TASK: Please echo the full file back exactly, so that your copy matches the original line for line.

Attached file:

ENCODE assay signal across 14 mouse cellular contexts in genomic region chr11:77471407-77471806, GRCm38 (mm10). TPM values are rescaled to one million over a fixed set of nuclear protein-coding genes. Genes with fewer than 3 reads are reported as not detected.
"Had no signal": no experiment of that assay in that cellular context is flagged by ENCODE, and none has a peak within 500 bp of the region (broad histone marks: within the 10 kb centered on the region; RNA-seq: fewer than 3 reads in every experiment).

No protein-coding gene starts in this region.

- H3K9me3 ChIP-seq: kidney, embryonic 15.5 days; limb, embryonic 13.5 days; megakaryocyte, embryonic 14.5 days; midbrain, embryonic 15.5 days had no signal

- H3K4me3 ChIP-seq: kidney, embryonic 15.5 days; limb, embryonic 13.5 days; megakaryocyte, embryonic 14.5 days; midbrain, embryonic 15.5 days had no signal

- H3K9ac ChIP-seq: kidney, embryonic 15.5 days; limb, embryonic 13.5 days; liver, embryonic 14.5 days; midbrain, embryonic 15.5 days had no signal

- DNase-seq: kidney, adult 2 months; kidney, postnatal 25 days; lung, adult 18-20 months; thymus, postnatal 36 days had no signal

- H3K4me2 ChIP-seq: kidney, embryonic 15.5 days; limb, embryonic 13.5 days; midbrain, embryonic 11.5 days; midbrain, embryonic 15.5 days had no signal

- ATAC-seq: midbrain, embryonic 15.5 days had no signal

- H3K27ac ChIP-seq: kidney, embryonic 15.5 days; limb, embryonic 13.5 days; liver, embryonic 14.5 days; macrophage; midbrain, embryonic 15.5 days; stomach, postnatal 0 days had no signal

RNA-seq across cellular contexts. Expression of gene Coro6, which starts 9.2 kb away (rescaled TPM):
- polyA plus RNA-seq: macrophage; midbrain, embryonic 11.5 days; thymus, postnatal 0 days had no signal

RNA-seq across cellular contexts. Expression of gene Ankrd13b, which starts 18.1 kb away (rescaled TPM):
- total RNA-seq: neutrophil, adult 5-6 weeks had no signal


ENCODE assay signal across 14 mouse cellular contexts in genomic region chr11:77471407-77471806, GRCm38 (mm10). TPM values are rescaled to one million over a fixed set of nuclear protein-coding genes. Genes with fewer than 3 reads are reported as not detected.
"Had no signal": no experiment of that assay in that cellular context is flagged by ENCODE, and none has a peak within 500 bp of the region (broad histone marks: within the 10 kb centered on the region; RNA-seq: fewer than 3 reads in every experiment).

No protein-coding gene starts in this region.

- H3K9me3 ChIP-seq: kidney, embryonic 15.5 days; limb, embryonic 13.5 days; megakaryocyte, embryonic 14.5 days; midbrain, embryonic 15.5 days had no signal

- H3K4me3 ChIP-seq: kidney, embryonic 15.5 days; limb, embryonic 13.5 days; megakaryocyte, embryonic 14.5 days; midbrain, embryonic 15.5 days had no signal

- H3K9ac ChIP-seq: kidney, embryonic 15.5 days; limb, embryonic 13.5 days; liver, embryonic 14.5 days; midbrain, embryonic 15.5 days had no signal

- DNase-seq: kidney, adult 2 months; kidney, postnatal 25 days; lung, adult 18-20 months; thymus, postnatal 36 days had no signal

- H3K4me2 ChIP-seq: kidney, embryonic 15.5 days; limb, embryonic 13.5 days; midbrain, embryonic 11.5 days; midbrain, embryonic 15.5 days had no signal

- ATAC-seq: midbrain, embryonic 15.5 days had no signal

- H3K27ac ChIP-seq: kidney, embryonic 15.5 days; limb, embryonic 13.5 days; liver, embryonic 14.5 days; macrophage; midbrain, embryonic 15.5 days; stomach, postnatal 0 days had no signal

RNA-seq across cellular contexts. Expression of gene Coro6, which starts 9.2 kb away (rescaled TPM):
- polyA plus RNA-seq: macrophage; midbrain, embryonic 11.5 days; thymus, postnatal 0 days had no signal

RNA-seq across cellular contexts. Expression of gene Ankrd13b, which starts 18.1 kb away (rescaled TPM):
- total RNA-seq: neutrophil, adult 5-6 weeks had no signal